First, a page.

Navigation Links
From tropics to poles: Study reveals diversity of life in soils
Date:10/18/2011

Microscopic animals that live in soils are as diverse in the tropical forests of Costa Rica as they are in the arid grasslands of Kenya, or the tundra and boreal forests of Alaska and Sweden.

That conclusion is found in research results published today in the journal Proceedings of the National Academy of Sciences.

Scientists have generally accepted that a wider range of species can be found above ground at the equator than at the Earth's poles.

But this study proves for the first time that the same rules don't apply to the nematodes, mites and springtails living underground.

The team of National Science Foundation- (NSF) funded ecologists includes Tiehang Wu and Jim Garey at the University of South Florida, Diana Wall at Colorado State University, Ed Ayres now at Neon Inc. in Colorado, and Richard Bardgett at the University of Lancaster in the United Kingdom.

"Scientist E.O. Wilson noted that the key to understanding Earth's biodiversity lies in exploration of its smallest life forms," said Matt Kane, program director in NSF's Division of Environmental Biology, which funded the research.

"Important affirmation of this idea is provided in this global study of animals, in which the significance of belowground biodiversity is revealed."

This is the first comprehensive molecular analysis--at nearly a species resolution--of the global distribution of soil animals across a broad range of ecosystems from the tropics to the poles.

Soil samples were taken from 11 sites around the world, including tropical forest in Costa Rica, arid grassland in Kenya, warm temperate forest in New Zealand, shrub steppe of Argentina and tundra and boreal forest of Alaska and Sweden.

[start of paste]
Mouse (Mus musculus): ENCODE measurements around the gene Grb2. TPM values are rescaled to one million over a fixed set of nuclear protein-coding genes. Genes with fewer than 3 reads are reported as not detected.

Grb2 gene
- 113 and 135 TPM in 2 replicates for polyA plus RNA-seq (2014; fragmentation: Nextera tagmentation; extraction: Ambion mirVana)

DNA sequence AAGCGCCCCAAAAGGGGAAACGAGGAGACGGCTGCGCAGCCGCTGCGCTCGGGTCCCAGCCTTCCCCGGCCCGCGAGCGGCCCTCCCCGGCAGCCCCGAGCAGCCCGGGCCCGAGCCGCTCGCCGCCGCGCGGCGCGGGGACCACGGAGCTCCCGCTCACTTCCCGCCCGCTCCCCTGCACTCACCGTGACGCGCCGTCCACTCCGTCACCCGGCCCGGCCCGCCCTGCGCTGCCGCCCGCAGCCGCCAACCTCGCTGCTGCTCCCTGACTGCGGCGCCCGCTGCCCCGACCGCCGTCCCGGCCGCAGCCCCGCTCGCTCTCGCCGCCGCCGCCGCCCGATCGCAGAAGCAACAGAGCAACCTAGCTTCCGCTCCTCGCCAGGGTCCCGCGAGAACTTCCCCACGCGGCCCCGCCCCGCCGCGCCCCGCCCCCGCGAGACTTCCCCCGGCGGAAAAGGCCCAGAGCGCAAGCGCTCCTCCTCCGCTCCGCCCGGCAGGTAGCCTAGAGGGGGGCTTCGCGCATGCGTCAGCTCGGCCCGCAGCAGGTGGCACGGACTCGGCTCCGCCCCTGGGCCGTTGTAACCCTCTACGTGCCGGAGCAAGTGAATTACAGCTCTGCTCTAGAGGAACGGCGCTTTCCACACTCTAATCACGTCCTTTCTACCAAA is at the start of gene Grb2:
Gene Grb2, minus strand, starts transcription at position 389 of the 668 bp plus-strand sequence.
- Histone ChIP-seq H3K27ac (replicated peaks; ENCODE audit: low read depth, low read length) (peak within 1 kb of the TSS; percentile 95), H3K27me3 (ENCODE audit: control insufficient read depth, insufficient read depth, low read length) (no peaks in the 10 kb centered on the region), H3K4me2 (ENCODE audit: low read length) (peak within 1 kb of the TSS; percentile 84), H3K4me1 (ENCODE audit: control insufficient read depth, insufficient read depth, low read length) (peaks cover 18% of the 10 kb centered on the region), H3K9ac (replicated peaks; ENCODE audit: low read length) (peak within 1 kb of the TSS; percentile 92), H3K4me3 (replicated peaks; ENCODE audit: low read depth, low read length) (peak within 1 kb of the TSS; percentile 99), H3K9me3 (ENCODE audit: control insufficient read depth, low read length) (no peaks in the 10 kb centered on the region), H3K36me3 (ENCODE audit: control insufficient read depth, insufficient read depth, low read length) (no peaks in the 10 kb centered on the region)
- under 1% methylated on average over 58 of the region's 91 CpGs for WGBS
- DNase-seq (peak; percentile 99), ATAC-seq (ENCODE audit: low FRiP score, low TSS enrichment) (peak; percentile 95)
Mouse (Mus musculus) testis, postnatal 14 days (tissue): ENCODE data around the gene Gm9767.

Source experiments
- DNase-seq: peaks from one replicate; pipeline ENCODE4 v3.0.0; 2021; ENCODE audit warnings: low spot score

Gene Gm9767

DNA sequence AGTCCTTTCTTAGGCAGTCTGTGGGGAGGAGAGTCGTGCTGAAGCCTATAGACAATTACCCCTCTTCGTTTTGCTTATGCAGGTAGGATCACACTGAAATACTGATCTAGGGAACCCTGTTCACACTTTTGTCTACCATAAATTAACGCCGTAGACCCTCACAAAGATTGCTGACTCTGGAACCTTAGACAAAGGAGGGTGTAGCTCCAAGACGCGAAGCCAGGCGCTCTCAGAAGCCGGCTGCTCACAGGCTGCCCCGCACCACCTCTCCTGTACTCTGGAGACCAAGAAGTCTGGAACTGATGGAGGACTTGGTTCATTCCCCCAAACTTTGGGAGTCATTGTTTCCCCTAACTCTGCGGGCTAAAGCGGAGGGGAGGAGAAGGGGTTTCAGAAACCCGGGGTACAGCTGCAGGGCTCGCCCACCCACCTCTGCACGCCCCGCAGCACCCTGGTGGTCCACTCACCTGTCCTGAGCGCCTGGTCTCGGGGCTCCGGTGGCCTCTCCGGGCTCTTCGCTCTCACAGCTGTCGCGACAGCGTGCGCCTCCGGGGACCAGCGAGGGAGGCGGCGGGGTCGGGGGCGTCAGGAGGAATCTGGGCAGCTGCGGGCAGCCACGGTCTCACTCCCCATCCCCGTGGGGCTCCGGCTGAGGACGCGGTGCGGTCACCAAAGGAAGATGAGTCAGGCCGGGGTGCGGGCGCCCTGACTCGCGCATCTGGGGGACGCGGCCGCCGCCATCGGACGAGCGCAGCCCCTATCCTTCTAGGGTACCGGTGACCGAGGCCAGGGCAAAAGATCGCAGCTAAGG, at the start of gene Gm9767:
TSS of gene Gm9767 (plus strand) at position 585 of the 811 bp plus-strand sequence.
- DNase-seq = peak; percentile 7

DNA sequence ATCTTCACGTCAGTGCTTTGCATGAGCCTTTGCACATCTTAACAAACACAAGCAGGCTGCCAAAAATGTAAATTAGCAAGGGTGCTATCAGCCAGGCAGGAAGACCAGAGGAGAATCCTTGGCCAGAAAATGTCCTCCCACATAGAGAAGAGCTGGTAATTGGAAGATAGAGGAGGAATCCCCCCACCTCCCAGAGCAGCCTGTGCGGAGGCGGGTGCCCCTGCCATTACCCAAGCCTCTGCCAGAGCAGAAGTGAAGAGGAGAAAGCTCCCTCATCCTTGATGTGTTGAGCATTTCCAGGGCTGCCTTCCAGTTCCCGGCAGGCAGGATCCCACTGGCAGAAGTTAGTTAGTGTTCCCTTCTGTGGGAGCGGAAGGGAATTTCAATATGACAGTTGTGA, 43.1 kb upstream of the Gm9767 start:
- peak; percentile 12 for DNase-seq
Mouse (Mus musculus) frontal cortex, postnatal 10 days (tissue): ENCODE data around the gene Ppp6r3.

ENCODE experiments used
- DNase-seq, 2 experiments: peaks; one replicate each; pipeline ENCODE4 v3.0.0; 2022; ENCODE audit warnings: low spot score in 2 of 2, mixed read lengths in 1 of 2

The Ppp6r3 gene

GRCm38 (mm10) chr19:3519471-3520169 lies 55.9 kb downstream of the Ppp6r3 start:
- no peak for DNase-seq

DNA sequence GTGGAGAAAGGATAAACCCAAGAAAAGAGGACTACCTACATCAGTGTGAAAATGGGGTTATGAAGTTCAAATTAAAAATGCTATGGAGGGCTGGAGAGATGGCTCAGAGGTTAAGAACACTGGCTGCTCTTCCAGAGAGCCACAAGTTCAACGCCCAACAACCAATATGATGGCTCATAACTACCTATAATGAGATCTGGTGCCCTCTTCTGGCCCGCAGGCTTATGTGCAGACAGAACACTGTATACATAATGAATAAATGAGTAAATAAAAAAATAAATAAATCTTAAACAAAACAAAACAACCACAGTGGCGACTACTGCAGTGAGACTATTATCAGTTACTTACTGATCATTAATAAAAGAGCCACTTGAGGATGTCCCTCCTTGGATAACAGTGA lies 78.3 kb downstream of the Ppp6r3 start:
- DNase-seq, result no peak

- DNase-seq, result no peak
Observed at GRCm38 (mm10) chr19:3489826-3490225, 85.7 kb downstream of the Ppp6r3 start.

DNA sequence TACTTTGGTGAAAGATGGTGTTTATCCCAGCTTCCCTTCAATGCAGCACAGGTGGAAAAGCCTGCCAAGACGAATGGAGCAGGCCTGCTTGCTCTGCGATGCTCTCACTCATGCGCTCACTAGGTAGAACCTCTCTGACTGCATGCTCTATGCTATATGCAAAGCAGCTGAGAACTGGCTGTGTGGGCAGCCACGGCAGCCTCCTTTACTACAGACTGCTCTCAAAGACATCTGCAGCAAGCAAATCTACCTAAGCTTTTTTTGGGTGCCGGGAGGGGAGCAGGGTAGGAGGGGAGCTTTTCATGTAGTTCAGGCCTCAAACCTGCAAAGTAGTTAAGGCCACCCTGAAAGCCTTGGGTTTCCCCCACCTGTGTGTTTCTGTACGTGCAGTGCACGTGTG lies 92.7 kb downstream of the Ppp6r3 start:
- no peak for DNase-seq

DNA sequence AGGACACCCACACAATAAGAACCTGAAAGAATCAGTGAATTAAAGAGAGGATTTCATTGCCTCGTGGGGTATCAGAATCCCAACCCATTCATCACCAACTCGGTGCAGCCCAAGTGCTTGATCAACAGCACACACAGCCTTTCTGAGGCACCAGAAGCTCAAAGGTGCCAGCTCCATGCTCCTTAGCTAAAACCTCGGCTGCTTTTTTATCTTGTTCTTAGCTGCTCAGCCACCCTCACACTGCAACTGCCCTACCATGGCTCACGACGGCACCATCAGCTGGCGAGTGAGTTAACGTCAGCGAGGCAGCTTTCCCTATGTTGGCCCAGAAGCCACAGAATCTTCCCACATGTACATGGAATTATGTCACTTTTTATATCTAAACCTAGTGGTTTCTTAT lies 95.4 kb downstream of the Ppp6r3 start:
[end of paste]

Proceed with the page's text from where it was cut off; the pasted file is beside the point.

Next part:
Through DNA testing, researchers found that each location had a diversity of soil animals, but that each ecosystem is unique with its own soil animals--illustrating an "amazing diversity of species" that had never been discovered before, said Garey.

"On average, 96 percent of our identified soil animals were found at only a single location, suggesting that most soil animals have restricted distributions, or in other words, they are endemic," said Wall.

"This challenges the long-held view that these smaller animals are widely distributed. However, unlike most above-ground organisms, there was no indication that latitude made a difference in soil animal diversity."

"Mites and roundworms dominate soil ecology and contribute to the breakdown and cycling of nutrients in the soil," Garey said. "These animals are essential to the proper functioning of the soil ecosystem in natural and farmlands."

The researchers also examined how the global distribution of soil animals relates to factors such as climate, soil nutrient levels and aboveground biodiversity.

Results showed that sites with greater aboveground biodiversity appeared to have lower diversity beneath in soils.

The main factors explaining this low soil animal diversity at sites with high aboveground diversity were high levels of soil inorganic nitrogen availability and lower pH compared with other sites.